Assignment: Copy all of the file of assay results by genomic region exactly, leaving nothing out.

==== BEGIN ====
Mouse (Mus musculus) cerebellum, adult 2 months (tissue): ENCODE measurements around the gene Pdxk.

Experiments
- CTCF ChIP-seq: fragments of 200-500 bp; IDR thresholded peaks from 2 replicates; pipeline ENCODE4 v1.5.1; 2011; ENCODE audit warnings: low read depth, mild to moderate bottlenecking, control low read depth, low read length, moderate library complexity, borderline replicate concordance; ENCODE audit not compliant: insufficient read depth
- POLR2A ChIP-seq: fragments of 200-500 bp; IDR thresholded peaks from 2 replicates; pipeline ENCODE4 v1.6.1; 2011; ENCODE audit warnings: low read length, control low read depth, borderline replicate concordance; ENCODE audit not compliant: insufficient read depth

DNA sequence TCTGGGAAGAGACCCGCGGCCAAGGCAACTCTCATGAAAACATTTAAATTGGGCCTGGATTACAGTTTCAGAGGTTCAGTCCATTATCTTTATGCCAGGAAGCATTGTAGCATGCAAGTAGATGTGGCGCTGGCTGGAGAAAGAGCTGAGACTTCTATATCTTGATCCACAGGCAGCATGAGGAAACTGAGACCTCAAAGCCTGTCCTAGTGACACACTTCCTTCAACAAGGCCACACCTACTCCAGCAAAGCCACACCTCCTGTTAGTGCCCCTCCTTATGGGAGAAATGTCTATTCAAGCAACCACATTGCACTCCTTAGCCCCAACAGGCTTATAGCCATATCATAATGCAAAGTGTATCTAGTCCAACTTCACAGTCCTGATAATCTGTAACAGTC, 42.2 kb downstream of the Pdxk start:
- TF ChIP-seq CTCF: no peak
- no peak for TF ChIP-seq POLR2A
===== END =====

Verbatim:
Mouse (Mus musculus) cerebellum, adult 2 months (tissue): ENCODE measurements around the gene Pdxk.

Experiments
- CTCF ChIP-seq: fragments of 200-500 bp; IDR thresholded peaks from 2 replicates; pipeline ENCODE4 v1.5.1; 2011; ENCODE audit warnings: low read depth, mild to moderate bottlenecking, control low read depth, low read length, moderate library complexity, borderline replicate concordance; ENCODE audit not compliant: insufficient read depth
- POLR2A ChIP-seq: fragments of 200-500 bp; IDR thresholded peaks from 2 replicates; pipeline ENCODE4 v1.6.1; 2011; ENCODE audit warnings: low read length, control low read depth, borderline replicate concordance; ENCODE audit not compliant: insufficient read depth

DNA sequence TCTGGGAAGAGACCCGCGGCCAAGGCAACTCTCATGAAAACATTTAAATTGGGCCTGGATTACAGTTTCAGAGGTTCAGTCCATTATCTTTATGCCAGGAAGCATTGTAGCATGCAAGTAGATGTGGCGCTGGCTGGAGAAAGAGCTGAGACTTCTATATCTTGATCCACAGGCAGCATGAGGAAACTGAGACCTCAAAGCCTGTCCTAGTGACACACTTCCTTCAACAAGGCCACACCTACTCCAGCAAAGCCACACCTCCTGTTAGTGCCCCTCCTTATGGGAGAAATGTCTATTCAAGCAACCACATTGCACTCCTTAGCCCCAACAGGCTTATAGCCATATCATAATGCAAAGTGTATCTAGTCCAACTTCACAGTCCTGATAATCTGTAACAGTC, 42.2 kb downstream of the Pdxk start:
- TF ChIP-seq CTCF: no peak
- no peak for TF ChIP-seq POLR2A